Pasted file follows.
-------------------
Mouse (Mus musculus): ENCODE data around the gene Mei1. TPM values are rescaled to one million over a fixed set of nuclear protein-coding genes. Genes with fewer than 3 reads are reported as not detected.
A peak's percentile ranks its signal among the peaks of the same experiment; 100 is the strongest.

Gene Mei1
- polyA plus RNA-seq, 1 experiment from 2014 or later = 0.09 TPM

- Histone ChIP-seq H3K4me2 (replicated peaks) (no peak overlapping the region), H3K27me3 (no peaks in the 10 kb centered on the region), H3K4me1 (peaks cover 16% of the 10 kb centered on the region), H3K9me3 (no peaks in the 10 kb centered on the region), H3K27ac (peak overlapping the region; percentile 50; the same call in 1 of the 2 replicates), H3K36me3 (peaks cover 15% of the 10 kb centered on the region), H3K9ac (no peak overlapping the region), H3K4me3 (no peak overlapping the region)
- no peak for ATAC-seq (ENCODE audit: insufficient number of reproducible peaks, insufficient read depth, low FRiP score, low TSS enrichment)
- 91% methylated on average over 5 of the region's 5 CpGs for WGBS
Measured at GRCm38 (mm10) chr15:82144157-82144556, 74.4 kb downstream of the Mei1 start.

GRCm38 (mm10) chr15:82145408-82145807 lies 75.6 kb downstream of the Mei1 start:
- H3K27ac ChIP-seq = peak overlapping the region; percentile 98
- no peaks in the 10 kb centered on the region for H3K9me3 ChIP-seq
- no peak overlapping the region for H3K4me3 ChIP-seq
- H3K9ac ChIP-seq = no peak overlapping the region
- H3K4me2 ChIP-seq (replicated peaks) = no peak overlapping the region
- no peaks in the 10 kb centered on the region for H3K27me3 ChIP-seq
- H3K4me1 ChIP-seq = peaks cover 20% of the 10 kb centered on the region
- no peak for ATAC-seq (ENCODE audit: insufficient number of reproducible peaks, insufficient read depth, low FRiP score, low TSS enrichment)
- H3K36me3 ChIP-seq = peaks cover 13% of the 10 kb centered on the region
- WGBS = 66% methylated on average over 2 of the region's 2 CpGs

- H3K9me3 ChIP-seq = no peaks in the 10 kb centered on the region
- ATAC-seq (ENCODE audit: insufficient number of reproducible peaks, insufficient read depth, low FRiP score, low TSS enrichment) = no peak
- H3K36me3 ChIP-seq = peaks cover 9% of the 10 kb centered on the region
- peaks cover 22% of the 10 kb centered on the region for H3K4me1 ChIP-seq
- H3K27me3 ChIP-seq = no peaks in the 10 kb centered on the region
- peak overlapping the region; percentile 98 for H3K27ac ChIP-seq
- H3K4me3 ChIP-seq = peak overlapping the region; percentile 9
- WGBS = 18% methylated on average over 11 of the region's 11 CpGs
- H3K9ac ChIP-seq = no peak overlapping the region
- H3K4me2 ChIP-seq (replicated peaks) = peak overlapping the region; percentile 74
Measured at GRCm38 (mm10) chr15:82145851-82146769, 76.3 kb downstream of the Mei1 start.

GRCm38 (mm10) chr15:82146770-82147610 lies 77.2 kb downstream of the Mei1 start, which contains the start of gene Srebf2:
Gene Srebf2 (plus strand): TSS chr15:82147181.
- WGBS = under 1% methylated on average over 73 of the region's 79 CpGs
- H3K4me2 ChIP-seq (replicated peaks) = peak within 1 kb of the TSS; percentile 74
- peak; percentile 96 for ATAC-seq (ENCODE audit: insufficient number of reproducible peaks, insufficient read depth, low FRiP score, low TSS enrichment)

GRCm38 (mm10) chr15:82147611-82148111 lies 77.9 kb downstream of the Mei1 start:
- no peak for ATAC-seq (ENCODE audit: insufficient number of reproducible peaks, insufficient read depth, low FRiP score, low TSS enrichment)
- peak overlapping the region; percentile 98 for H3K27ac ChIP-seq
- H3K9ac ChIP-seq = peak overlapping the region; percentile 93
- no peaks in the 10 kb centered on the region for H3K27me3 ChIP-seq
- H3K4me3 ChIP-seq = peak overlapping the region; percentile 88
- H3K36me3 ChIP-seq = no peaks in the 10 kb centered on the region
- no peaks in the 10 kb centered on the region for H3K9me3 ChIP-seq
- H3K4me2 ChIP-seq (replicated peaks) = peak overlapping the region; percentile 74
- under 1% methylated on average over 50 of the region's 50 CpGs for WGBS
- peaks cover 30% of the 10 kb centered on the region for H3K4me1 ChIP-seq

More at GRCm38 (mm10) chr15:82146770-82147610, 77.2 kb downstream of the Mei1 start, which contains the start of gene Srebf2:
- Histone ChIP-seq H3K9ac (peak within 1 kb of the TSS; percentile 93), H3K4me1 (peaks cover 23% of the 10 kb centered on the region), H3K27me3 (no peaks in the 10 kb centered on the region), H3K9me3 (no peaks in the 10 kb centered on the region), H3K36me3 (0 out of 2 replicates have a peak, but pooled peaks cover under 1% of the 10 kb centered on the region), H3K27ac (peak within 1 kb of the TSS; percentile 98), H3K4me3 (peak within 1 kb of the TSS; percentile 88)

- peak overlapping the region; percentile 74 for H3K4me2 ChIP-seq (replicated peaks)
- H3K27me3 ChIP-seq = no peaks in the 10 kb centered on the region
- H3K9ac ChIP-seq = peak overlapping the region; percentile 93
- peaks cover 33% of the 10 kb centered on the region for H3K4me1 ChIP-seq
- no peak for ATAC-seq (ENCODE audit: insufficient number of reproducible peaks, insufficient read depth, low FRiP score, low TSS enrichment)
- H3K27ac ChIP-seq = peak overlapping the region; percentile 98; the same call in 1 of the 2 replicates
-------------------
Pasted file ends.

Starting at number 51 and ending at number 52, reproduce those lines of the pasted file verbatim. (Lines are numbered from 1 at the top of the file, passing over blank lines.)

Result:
- H3K9ac ChIP-seq = peak overlapping the region; percentile 93
- peaks cover 33% of the 10 kb centered on the region for H3K4me1 ChIP-seq